It’s pretty apparent by now that Daryl isn’t buying my arguments on why DRM is a bad idea so perhaps it’s time to let someone else do the arguing. Say, the folks at the Cato Institute? Daryl keeps hyping about how great a totally free market would be and the folks at the very Conservative Cato Institute are big on that idea as well so obviously Daryl should have a lot in agreement with them, right?
Eh… not really:
The courts have a proven track record of fashioning balanced remedies for the copyright challenges created by new technologies. But when Congress passed the Digital Millennium Copyright Act in 1998, it cut the courts out of this role and instead banned any devices that “circumvent” digital rights management (DRM) technologies, which control access to copyrighted content.
The result has been a legal regime that reduces options and competition in how consumers enjoy media and entertainment. Today, the copyright industry is exerting increasing control over playback devices, cable media offerings, and even Internet streaming. Some firms have used the DMCA to thwart competition by preventing research and reverse engineering. Others have brought the weight of criminal sanctions to bear against critics, competitors, and researchers.
The DMCA is anti-competitive. It gives copyright holders—and the technology companies that distribute their content—the legal power to create closed technology platforms and exclude competitors from interoperating with them. Worst of all, DRM technologies are clumsy and ineffective; they inconvenience legitimate users but do little to stop pirates.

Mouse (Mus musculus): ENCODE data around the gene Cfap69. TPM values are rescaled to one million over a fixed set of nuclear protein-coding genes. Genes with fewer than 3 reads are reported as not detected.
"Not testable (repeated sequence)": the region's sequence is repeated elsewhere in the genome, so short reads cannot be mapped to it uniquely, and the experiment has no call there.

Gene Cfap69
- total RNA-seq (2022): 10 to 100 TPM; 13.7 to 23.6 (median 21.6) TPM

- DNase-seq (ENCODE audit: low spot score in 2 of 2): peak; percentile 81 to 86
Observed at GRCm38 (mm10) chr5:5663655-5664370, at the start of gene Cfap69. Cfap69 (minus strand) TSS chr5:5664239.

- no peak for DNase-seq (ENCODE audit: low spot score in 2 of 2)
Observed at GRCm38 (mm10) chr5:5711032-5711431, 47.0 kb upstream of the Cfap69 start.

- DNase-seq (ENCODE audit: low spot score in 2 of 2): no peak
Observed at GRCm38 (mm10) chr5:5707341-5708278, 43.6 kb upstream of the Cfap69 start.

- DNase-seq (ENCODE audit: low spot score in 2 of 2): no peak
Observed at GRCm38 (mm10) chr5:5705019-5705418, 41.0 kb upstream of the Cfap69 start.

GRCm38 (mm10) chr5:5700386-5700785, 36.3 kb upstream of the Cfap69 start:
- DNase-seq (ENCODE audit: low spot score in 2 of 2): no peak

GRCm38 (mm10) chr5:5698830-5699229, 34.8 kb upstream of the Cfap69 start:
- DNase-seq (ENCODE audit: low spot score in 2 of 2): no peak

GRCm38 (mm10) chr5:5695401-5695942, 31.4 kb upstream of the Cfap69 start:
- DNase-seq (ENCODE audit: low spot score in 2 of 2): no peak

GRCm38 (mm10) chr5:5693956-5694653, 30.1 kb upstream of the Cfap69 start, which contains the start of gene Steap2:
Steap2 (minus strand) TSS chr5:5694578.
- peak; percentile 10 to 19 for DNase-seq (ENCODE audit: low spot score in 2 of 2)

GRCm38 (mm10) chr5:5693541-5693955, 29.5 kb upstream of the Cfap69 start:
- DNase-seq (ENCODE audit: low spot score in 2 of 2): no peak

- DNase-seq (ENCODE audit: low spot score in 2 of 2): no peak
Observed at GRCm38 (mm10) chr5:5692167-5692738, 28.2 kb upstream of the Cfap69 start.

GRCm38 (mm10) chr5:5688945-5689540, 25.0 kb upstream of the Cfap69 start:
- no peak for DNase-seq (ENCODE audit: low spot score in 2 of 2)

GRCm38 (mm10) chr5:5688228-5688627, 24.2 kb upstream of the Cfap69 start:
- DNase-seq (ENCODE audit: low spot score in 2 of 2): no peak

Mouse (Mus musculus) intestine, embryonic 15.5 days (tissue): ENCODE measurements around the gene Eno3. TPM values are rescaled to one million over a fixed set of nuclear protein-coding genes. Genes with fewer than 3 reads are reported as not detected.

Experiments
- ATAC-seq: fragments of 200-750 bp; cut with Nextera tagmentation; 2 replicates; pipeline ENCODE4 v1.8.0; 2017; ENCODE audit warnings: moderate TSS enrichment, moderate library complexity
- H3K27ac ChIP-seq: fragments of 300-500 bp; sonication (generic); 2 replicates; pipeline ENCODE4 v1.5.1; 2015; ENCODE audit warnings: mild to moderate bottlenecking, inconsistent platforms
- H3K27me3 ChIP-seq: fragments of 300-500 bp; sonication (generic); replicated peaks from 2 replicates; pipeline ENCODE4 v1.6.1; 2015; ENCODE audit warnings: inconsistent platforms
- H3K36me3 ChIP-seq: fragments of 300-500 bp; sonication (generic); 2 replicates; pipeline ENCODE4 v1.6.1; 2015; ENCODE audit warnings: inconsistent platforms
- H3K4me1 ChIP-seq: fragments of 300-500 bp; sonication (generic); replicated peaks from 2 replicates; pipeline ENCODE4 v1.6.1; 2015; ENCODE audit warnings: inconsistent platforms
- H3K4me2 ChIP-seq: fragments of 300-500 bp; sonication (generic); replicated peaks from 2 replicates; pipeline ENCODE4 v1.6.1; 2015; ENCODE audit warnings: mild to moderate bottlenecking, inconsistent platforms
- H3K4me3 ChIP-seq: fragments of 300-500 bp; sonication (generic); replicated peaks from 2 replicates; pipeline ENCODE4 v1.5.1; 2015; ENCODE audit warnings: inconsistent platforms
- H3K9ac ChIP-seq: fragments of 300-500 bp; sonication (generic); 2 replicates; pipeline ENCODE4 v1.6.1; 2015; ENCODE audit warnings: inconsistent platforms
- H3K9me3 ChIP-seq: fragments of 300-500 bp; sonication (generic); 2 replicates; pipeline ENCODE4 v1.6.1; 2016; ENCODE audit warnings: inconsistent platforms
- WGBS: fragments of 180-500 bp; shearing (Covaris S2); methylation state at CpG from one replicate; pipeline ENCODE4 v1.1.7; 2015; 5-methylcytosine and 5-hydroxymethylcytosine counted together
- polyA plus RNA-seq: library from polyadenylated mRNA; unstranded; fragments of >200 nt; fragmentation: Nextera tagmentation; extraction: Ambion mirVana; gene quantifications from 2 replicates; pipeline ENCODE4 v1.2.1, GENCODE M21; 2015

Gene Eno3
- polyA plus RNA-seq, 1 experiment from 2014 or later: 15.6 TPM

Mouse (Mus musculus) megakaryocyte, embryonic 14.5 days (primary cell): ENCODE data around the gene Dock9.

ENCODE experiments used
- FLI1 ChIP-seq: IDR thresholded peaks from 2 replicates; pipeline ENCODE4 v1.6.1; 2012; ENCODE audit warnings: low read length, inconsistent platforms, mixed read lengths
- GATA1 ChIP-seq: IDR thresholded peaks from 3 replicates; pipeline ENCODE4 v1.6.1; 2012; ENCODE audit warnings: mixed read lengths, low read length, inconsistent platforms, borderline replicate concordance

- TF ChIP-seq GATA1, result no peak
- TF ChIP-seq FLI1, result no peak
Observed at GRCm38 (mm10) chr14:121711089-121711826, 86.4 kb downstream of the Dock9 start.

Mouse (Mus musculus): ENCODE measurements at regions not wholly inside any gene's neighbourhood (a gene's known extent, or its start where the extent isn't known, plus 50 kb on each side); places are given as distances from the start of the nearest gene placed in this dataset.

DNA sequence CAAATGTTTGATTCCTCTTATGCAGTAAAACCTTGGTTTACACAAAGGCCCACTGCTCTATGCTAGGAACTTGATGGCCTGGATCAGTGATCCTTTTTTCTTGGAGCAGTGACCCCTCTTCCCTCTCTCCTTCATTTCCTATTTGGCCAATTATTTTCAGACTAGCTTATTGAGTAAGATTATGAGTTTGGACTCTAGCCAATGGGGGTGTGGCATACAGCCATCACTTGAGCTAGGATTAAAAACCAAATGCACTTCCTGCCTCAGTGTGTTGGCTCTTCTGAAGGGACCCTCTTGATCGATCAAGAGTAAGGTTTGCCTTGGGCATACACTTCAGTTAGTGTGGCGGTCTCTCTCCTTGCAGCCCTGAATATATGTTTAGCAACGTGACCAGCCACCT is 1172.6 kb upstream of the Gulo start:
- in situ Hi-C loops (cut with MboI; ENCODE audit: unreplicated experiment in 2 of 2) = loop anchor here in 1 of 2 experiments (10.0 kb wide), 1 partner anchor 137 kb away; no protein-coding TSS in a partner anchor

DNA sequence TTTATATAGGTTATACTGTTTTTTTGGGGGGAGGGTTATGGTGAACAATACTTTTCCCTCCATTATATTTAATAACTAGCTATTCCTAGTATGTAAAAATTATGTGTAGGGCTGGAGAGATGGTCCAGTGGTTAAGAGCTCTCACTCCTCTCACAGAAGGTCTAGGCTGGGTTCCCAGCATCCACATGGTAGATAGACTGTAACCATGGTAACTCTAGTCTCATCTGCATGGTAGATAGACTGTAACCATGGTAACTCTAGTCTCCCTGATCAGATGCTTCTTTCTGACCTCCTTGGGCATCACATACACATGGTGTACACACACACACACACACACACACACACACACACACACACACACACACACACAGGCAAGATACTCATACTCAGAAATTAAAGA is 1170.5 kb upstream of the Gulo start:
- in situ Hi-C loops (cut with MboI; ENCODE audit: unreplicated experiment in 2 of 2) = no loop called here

Holy shit! Could it be? The Cato Institute is saying more or less exactly the same thing this crazy liberal has said? Surely it’s a sign of the Apocolypse! Hey Mikey, they fucking hate it! Conservative, libertarian, free-market types that they are, they hate DRM and they think it’s a bad thing that should be avoided. Imagine that!
You can read the full white paper by going to their website. Perhaps Daryl will see the light now that some of his fellow free-market types have come out opposed to DRM, but I’m not going to hold my breath waiting for that to happen.